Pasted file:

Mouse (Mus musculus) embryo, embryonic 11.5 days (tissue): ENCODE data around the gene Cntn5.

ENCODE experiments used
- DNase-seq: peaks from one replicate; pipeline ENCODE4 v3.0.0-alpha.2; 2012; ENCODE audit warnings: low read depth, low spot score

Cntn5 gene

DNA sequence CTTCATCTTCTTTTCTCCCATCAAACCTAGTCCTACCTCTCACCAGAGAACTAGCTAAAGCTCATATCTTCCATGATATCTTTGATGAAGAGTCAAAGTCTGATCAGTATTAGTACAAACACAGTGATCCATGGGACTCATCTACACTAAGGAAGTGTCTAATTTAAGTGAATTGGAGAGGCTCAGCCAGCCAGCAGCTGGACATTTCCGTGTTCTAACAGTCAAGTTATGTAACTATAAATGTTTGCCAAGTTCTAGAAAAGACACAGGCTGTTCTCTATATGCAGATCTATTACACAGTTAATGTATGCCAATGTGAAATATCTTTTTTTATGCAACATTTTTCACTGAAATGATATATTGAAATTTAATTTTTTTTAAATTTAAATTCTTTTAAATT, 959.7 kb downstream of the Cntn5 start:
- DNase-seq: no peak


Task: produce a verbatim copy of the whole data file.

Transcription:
Mouse (Mus musculus) embryo, embryonic 11.5 days (tissue): ENCODE data around the gene Cntn5.

ENCODE experiments used
- DNase-seq: peaks from one replicate; pipeline ENCODE4 v3.0.0-alpha.2; 2012; ENCODE audit warnings: low read depth, low spot score

Cntn5 gene

DNA sequence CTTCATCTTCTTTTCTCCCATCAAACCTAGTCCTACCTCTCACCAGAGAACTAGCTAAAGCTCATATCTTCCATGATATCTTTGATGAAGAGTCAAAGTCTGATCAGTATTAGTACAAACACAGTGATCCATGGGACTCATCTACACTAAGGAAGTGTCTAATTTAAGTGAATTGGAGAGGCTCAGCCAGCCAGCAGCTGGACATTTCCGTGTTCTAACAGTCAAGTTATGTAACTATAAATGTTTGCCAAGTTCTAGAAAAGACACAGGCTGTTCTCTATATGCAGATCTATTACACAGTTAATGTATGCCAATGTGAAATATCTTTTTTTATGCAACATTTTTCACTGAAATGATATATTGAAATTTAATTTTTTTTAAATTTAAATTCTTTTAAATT, 959.7 kb downstream of the Cntn5 start:
- DNase-seq: no peak